The Andover Surgery Center recently spent more than $1 million renovating and doubling the size of its Doctors Park offices.
Caritas Holy Family Hospital in Methuen is spending millions to install a linear accelerator to more precisely treat cancerous tumors. Lawrence General Hospital is investing in the treatment of heart disease, stroke and breast cancer.
And Merrimack Valley Hospital in Haverhill has spent more than $8 million in radiology equipment, including a state-of-the-art digital mammography system.
Across the Merrimack Valley, hospitals and health care providers are investing millions of dollars in the future — a place where an aging population will be putting greater demands on medical services.
"It's a combination of aging baby boomers and people living longer," said Stephanie Chalupka, a nursing professor at the University of Massachusetts Lowell. "It's not just a bubble of people turning 60 or older, though. We have a bubble of people living into their 90s or later."
Local hospitals are already seeing the effects in their waiting rooms, operating rooms and recovery rooms.
"Over the past four years, we've seen an increase in the Medicare population — those people 65 and over — going up from 39.4 percent in 2004 to 41.4 percent in 2007," said Jeff Hughes, the new vice president of business development at Holy Family.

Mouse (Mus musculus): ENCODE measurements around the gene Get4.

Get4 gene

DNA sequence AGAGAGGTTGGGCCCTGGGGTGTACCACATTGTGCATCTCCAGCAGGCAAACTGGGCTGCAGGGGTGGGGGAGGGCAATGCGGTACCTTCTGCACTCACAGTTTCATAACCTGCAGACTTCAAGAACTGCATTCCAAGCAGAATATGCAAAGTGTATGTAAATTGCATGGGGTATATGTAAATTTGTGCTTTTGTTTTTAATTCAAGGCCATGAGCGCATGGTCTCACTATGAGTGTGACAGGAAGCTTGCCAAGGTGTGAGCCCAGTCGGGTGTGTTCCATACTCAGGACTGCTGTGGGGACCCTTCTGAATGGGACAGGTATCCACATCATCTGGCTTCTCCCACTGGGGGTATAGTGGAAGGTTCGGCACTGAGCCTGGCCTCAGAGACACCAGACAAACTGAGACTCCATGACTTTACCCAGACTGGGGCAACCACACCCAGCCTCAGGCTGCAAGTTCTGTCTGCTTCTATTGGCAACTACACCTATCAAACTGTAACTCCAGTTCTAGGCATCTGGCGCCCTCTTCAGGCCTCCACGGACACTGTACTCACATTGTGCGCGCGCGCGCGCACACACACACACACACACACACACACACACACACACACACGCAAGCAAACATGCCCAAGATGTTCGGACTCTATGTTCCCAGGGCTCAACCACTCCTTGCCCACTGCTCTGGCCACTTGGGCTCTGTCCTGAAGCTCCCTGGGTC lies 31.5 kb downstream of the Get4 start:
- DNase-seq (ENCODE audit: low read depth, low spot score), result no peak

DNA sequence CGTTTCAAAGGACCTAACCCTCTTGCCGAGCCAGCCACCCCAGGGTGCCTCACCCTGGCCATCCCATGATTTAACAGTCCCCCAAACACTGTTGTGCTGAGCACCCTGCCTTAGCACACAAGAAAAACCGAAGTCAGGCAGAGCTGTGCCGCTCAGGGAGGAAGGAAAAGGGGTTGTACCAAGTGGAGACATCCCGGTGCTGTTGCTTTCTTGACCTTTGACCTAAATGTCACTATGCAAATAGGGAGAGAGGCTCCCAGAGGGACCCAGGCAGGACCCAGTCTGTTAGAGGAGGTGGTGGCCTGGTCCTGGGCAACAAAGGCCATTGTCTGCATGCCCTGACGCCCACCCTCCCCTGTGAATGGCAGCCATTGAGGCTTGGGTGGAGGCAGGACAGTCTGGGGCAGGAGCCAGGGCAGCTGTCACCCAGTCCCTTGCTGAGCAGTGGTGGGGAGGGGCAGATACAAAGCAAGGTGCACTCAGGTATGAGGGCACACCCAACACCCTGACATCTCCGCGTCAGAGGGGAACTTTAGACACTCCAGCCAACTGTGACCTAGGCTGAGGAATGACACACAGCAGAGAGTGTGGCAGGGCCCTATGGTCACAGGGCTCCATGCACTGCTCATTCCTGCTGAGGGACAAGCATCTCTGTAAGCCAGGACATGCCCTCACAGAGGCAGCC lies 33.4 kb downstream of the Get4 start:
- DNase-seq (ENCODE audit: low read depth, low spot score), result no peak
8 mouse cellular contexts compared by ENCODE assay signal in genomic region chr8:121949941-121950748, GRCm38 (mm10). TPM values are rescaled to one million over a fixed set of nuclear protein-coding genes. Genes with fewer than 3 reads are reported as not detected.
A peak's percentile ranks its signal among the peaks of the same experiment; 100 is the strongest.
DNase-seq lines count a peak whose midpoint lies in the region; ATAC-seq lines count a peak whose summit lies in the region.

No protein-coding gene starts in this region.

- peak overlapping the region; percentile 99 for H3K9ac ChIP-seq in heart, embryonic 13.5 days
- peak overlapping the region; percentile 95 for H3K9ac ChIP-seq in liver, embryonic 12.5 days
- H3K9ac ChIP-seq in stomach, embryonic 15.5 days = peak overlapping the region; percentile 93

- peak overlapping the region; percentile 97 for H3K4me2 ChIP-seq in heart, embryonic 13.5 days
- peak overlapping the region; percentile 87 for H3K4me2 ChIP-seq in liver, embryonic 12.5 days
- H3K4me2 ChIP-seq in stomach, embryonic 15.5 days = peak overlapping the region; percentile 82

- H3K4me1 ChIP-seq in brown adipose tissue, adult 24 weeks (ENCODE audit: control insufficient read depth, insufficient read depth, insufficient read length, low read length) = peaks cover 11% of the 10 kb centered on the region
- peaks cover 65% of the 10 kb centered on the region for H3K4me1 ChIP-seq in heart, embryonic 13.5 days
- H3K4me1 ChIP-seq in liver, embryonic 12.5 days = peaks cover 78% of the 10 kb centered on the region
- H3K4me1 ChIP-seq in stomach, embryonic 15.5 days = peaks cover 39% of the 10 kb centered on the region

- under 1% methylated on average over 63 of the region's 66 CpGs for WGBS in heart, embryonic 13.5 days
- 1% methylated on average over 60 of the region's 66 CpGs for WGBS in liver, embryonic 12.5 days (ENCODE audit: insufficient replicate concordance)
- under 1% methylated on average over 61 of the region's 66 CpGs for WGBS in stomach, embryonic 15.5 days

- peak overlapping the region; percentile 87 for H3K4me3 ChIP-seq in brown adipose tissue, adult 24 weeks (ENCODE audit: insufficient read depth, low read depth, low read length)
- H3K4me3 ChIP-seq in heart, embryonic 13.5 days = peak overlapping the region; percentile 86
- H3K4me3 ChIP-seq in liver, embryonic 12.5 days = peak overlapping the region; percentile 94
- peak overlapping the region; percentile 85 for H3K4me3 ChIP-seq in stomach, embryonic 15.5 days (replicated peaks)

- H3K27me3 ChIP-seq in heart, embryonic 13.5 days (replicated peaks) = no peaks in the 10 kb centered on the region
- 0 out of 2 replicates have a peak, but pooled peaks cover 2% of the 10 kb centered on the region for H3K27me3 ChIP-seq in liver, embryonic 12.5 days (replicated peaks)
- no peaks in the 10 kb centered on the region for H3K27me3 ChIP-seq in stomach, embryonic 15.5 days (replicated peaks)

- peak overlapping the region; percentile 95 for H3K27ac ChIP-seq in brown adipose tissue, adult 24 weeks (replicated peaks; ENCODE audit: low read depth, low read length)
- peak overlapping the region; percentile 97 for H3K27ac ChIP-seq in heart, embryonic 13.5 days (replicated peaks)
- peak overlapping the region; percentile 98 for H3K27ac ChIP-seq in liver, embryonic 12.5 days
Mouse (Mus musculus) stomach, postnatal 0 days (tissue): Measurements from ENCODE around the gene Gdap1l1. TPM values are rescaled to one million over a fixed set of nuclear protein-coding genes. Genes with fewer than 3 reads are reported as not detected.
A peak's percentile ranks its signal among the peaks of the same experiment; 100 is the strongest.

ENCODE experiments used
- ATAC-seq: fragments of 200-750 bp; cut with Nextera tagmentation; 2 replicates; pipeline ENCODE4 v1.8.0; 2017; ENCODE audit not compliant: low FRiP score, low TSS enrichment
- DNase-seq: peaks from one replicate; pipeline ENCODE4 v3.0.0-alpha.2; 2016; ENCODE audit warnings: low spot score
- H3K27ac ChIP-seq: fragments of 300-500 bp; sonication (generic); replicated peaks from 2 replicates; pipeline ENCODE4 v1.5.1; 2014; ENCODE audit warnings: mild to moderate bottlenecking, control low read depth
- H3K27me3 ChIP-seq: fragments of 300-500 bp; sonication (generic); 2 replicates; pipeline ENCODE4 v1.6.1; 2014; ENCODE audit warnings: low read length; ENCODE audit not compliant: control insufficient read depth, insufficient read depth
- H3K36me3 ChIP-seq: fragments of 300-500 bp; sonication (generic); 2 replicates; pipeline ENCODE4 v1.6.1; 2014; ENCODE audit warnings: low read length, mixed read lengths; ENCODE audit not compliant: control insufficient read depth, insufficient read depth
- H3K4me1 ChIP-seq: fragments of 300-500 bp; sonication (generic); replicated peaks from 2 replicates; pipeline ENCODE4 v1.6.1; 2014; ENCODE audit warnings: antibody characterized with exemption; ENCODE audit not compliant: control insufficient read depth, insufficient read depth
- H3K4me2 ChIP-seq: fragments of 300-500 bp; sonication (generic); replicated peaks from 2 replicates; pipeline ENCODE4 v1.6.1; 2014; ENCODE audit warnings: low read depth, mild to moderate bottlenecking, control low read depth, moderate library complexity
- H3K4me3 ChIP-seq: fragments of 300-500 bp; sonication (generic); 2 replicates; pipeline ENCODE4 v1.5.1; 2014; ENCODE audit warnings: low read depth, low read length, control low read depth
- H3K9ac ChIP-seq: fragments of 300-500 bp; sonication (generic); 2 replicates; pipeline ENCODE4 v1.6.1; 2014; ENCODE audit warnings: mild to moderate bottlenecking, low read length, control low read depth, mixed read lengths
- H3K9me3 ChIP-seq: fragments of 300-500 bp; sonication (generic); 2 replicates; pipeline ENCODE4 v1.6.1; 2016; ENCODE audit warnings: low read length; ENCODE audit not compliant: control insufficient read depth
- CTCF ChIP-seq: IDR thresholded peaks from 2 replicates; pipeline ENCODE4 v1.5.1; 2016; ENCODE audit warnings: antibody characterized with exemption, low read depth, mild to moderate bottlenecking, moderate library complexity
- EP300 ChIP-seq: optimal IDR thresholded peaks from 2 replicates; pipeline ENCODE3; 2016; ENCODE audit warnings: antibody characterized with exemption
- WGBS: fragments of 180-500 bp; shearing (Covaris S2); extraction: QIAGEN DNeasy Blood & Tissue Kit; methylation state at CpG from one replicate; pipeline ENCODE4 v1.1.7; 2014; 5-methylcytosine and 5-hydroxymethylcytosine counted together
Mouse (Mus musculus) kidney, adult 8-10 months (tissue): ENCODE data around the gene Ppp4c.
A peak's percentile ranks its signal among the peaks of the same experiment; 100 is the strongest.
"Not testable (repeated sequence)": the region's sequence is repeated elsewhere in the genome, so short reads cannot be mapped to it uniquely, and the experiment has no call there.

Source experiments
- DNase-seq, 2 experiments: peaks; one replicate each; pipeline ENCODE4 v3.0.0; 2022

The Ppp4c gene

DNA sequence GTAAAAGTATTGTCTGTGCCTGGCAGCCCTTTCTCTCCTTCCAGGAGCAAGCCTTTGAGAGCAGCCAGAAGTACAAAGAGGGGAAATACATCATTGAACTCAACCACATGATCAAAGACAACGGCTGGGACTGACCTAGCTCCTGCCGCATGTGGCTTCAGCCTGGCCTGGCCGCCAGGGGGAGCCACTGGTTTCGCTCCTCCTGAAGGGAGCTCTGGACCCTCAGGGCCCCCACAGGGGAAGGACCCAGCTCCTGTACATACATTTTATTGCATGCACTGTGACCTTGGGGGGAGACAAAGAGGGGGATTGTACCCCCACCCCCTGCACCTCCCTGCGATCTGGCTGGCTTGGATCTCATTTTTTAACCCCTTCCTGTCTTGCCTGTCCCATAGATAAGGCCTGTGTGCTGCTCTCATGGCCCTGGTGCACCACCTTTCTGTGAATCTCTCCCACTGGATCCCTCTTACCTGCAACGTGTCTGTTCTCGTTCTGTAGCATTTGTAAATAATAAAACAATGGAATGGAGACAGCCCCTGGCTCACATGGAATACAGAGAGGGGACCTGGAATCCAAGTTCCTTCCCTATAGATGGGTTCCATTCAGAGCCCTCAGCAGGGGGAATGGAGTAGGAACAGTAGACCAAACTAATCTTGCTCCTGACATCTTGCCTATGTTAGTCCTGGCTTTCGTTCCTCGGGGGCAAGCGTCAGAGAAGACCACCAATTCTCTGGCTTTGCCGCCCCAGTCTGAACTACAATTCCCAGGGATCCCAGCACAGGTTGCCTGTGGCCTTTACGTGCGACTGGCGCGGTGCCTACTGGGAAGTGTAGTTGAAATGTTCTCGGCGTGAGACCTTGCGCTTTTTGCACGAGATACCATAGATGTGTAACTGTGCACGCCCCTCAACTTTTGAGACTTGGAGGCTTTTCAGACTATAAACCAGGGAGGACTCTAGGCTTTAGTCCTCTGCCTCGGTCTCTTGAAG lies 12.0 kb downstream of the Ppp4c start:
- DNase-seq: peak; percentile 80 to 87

Hughes said the "age wave," as some call it, is more pronounced in Massachusetts because the population of the state is disproportionately older. That's because retirees are staying here while younger people are moving out.
The net result is a higher concentration of older patients needing care for everything from heart attacks to knee replacements.
"As the population ages, the technology to diagnose and treat is evolving as well," said Hughes, 50.
In response, Caritas Holy Family continues to invest in its orthopedic services, recently opening a new bone and joint center.